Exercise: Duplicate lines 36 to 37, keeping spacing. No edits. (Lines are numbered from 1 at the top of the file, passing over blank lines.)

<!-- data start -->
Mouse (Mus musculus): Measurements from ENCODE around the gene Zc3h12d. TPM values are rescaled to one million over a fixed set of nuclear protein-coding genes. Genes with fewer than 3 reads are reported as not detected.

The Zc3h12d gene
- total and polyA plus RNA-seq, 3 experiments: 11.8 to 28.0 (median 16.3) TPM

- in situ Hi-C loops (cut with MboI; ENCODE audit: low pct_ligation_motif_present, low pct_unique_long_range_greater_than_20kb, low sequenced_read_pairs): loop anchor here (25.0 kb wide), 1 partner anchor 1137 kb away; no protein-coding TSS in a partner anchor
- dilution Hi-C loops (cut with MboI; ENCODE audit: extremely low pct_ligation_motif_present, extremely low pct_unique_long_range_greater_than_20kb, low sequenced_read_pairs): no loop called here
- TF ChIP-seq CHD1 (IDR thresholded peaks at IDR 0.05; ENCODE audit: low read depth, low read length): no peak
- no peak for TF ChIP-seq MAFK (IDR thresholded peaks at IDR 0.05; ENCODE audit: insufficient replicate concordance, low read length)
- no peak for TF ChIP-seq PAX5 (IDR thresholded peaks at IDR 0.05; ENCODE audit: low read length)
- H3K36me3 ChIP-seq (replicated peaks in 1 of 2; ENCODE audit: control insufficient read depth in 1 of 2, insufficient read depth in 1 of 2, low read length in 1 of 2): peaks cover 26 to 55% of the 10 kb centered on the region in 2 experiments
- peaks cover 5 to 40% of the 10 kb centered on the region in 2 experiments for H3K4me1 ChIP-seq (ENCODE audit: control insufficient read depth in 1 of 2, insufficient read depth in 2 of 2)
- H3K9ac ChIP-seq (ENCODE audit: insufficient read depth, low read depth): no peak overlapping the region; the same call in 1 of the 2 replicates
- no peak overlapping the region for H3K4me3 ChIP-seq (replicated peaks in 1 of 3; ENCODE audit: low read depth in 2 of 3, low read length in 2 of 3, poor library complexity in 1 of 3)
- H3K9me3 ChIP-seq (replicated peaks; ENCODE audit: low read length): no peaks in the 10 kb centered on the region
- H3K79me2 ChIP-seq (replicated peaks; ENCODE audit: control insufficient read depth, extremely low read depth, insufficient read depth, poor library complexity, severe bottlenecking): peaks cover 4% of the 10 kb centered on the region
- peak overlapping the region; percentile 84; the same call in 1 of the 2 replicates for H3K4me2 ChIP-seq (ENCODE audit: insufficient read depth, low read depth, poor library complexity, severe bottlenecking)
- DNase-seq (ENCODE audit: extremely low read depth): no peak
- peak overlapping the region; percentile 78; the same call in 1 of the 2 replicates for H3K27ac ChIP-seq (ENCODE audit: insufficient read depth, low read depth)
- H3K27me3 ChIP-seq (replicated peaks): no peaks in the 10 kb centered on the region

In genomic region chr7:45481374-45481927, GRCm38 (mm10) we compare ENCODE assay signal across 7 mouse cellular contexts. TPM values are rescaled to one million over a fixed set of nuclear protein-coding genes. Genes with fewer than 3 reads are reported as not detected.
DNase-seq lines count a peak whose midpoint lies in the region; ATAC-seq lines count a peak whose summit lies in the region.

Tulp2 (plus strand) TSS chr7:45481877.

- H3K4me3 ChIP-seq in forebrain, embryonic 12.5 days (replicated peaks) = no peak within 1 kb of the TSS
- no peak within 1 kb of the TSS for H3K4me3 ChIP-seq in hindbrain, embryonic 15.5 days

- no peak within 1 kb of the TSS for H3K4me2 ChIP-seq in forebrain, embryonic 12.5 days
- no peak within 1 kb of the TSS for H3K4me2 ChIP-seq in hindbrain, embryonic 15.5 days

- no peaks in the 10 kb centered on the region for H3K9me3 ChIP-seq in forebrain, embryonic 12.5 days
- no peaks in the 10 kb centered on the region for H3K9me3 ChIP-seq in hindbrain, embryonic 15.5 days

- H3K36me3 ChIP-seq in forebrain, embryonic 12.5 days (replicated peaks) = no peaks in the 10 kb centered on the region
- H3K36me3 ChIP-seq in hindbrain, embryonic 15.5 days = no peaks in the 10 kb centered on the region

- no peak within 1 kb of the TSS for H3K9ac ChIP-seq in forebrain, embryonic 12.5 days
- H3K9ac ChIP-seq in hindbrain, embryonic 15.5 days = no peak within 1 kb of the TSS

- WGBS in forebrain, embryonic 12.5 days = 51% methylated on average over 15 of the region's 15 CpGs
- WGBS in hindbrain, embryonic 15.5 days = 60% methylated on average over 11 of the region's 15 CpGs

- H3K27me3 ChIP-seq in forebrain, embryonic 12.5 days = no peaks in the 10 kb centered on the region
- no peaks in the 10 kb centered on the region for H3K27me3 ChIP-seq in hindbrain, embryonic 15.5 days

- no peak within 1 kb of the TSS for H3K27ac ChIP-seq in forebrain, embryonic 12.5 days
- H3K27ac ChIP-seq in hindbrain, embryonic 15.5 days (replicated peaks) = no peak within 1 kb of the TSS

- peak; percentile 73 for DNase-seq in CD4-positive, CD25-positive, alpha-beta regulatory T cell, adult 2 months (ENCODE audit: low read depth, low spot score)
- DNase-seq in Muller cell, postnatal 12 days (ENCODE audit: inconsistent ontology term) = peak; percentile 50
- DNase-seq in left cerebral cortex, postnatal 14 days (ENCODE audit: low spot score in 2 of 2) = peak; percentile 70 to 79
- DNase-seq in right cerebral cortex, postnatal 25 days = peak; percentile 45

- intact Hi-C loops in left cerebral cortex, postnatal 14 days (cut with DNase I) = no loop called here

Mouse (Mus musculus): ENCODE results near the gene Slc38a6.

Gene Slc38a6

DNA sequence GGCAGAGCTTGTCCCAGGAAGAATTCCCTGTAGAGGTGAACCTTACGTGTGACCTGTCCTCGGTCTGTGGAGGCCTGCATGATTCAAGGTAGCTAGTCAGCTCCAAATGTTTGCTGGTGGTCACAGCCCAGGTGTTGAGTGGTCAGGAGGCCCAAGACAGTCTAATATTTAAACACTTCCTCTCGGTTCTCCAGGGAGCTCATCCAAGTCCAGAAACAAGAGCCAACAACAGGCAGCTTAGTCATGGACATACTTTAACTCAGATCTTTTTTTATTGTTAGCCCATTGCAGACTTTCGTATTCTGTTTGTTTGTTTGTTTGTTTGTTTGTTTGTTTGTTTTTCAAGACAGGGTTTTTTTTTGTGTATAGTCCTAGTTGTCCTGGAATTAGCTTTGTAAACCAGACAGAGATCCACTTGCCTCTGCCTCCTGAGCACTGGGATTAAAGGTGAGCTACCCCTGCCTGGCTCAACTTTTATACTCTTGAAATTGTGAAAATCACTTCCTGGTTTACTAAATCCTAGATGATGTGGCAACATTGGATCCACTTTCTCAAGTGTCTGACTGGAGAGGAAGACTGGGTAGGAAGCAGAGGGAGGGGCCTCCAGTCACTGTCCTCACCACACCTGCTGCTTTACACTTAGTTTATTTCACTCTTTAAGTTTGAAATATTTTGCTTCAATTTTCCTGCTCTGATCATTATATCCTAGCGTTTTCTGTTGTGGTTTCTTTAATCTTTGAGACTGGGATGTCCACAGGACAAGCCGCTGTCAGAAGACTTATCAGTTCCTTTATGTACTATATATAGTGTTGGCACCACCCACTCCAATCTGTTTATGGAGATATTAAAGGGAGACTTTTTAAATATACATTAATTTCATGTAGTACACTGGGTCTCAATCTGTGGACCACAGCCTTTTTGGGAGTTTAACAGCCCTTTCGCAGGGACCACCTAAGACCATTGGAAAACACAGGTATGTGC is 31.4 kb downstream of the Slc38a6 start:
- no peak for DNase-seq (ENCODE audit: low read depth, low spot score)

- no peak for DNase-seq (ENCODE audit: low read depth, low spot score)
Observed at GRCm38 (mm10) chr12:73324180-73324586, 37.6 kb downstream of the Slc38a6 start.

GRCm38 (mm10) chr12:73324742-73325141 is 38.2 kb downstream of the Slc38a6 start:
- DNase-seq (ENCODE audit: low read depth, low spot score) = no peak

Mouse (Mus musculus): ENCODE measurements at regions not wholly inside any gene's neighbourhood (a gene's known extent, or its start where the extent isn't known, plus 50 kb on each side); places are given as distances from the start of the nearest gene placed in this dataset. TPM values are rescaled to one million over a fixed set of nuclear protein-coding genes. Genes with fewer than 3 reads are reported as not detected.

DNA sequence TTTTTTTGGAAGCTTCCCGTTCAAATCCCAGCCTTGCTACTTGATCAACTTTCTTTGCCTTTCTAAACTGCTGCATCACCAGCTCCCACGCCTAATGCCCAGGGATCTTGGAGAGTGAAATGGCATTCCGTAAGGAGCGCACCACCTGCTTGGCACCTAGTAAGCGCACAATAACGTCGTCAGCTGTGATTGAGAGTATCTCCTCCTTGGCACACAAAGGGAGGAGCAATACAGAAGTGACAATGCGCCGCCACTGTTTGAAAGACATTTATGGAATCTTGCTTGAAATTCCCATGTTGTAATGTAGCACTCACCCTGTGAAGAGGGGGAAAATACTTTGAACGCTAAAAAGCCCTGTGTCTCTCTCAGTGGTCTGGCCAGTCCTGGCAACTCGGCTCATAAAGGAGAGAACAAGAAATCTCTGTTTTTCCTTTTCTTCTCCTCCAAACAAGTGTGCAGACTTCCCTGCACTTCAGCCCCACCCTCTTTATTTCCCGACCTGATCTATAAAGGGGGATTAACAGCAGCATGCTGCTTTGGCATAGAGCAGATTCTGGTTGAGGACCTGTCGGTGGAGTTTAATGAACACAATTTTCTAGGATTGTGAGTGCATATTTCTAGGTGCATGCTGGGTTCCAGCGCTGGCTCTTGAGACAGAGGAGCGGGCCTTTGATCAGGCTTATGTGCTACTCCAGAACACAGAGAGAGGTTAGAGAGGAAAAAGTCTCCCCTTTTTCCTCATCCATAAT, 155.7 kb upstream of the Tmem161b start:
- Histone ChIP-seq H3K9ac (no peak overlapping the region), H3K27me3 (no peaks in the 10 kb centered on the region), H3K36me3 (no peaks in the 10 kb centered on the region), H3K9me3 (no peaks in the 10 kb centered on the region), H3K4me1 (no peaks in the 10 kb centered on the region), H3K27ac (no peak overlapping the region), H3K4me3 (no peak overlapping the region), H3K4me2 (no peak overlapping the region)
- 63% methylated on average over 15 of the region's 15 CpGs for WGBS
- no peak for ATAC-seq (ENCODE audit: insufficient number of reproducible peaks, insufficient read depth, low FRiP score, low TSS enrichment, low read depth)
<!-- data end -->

- no peak within 1 kb of the TSS for H3K27ac ChIP-seq in forebrain, embryonic 12.5 days
- H3K27ac ChIP-seq in hindbrain, embryonic 15.5 days (replicated peaks) = no peak within 1 kb of the TSS